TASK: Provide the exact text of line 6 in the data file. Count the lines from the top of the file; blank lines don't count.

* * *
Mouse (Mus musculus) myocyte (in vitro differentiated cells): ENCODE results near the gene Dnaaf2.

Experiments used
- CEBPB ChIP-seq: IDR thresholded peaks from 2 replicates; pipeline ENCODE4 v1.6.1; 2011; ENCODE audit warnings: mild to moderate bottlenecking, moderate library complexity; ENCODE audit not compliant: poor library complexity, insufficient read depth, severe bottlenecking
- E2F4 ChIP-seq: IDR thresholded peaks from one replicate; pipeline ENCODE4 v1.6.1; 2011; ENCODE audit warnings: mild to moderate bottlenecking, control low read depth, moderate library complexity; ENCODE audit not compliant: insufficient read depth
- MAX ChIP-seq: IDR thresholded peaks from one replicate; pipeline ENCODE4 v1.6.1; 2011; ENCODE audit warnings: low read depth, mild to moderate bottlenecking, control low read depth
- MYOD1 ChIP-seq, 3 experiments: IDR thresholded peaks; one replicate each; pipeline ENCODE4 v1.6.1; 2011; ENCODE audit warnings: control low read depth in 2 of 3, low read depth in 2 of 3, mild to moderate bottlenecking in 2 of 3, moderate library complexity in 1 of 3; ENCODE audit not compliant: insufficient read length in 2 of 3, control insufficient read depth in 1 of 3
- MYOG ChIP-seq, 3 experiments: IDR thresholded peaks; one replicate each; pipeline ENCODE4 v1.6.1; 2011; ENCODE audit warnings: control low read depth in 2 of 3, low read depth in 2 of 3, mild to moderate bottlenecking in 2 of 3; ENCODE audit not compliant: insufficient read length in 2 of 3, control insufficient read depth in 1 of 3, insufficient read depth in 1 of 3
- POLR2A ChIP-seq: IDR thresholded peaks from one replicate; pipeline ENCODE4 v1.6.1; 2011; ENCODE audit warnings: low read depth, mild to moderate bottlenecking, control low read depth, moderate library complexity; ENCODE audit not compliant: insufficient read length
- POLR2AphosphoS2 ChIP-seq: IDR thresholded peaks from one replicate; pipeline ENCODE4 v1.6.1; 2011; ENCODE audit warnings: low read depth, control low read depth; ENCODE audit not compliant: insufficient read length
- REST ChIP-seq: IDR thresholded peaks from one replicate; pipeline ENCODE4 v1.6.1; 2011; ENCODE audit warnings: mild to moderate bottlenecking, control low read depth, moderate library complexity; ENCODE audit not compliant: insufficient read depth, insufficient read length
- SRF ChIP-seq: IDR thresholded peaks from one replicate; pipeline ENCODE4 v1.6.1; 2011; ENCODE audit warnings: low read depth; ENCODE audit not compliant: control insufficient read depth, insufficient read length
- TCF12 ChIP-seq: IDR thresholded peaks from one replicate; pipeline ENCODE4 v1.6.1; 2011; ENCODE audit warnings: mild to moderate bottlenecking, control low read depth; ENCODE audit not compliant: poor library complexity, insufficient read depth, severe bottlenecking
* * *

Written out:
- MYOD1 ChIP-seq, 3 experiments: IDR thresholded peaks; one replicate each; pipeline ENCODE4 v1.6.1; 2011; ENCODE audit warnings: control low read depth in 2 of 3, low read depth in 2 of 3, mild to moderate bottlenecking in 2 of 3, moderate library complexity in 1 of 3; ENCODE audit not compliant: insufficient read length in 2 of 3, control insufficient read depth in 1 of 3